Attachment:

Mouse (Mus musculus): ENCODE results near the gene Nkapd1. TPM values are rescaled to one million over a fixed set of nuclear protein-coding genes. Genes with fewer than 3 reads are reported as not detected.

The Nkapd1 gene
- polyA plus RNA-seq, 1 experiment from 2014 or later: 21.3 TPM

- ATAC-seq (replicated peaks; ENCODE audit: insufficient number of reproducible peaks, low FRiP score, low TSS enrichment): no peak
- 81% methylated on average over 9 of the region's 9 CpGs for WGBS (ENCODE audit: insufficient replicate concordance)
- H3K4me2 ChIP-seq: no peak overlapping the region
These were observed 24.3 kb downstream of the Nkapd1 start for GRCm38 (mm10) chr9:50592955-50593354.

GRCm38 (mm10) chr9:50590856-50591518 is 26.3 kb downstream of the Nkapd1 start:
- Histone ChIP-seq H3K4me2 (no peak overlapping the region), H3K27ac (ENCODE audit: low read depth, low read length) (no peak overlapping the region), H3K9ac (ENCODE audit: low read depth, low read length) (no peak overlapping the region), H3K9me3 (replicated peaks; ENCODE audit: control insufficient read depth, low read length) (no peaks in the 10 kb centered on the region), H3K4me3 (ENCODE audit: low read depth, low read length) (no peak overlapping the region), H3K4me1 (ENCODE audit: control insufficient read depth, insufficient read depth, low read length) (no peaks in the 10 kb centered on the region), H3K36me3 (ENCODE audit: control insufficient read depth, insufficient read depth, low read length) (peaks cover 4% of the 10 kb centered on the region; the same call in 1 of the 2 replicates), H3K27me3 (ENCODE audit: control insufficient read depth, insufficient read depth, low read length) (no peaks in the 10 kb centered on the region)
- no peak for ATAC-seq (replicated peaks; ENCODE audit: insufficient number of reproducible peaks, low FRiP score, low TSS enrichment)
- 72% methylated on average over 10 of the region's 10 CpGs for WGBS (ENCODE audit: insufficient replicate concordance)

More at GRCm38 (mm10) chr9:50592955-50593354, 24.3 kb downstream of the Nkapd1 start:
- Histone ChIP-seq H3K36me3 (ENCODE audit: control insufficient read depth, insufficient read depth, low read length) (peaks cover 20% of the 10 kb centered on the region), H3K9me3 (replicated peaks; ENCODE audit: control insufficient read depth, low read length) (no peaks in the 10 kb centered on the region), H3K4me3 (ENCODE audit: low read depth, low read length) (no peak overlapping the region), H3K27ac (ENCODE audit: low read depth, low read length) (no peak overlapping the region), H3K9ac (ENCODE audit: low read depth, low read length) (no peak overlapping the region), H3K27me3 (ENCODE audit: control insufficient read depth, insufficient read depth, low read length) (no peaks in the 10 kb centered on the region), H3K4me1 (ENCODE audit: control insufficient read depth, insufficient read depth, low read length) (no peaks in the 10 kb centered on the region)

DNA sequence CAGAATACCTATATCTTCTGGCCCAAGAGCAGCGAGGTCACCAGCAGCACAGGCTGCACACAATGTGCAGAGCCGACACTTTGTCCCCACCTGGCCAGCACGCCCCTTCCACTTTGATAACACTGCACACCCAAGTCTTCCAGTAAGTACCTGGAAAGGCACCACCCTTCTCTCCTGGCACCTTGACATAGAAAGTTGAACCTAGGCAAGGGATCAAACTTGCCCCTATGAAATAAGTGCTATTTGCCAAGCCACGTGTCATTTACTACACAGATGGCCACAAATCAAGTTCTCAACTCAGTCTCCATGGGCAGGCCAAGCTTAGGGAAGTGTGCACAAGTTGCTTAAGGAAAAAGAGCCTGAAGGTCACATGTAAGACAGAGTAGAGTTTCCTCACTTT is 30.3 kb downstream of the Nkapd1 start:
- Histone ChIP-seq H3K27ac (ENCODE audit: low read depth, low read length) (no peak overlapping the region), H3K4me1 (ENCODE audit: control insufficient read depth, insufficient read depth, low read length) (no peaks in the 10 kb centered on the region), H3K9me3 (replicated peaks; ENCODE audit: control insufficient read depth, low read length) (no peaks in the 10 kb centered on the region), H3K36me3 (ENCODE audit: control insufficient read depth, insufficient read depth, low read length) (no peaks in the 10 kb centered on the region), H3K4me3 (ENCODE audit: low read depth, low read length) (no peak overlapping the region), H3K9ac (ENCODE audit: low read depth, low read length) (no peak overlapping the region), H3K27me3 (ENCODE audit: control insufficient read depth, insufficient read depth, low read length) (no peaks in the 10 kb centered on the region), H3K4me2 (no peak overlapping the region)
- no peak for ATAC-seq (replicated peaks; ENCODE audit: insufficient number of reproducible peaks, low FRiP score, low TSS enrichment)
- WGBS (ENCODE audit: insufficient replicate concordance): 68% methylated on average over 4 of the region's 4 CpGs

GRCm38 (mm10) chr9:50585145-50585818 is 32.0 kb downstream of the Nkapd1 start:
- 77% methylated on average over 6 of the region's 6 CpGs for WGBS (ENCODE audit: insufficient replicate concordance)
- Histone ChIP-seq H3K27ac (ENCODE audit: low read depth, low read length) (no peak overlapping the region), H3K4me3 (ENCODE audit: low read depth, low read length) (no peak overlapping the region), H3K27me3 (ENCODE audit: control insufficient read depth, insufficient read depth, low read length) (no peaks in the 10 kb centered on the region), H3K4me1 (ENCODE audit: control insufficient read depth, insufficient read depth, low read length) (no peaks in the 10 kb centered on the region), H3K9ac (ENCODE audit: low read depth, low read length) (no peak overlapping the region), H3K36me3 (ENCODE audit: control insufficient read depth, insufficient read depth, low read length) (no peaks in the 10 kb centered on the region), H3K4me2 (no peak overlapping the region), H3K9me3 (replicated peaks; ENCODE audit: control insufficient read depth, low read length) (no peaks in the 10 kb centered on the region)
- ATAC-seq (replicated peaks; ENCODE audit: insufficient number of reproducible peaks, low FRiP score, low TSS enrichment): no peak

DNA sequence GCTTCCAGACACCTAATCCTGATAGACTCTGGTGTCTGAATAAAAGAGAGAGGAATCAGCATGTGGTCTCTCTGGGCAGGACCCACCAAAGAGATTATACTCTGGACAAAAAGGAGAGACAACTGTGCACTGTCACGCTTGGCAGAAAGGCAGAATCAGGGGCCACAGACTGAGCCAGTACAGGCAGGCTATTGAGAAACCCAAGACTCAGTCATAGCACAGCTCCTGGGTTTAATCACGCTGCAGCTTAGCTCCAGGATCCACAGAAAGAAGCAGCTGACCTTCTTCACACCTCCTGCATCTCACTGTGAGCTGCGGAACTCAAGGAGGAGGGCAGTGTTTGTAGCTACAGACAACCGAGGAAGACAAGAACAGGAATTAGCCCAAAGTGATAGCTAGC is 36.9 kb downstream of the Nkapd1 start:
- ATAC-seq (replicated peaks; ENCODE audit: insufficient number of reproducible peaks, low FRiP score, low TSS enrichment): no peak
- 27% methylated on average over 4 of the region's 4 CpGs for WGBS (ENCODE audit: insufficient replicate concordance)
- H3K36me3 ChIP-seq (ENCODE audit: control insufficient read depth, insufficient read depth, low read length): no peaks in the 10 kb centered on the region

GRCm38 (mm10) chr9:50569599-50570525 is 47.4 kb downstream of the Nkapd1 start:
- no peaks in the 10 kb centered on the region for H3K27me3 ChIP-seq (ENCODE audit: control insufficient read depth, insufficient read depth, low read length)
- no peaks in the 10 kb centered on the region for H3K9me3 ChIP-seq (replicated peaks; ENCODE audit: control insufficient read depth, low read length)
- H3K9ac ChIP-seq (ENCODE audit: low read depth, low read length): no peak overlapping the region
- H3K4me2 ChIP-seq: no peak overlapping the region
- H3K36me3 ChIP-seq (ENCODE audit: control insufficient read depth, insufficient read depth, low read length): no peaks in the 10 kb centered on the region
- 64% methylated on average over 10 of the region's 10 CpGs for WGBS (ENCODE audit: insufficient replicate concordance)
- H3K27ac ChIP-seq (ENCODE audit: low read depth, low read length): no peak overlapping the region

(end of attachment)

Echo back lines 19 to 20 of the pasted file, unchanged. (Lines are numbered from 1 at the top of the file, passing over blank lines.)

- 77% methylated on average over 6 of the region's 6 CpGs for WGBS (ENCODE audit: insufficient replicate concordance)
- Histone ChIP-seq H3K27ac (ENCODE audit: low read depth, low read length) (no peak overlapping the region), H3K4me3 (ENCODE audit: low read depth, low read length) (no peak overlapping the region), H3K27me3 (ENCODE audit: control insufficient read depth, insufficient read depth, low read length) (no peaks in the 10 kb centered on the region), H3K4me1 (ENCODE audit: control insufficient read depth, insufficient read depth, low read length) (no peaks in the 10 kb centered on the region), H3K9ac (ENCODE audit: low read depth, low read length) (no peak overlapping the region), H3K36me3 (ENCODE audit: control insufficient read depth, insufficient read depth, low read length) (no peaks in the 10 kb centered on the region), H3K4me2 (no peak overlapping the region), H3K9me3 (replicated peaks; ENCODE audit: control insufficient read depth, low read length) (no peaks in the 10 kb centered on the region)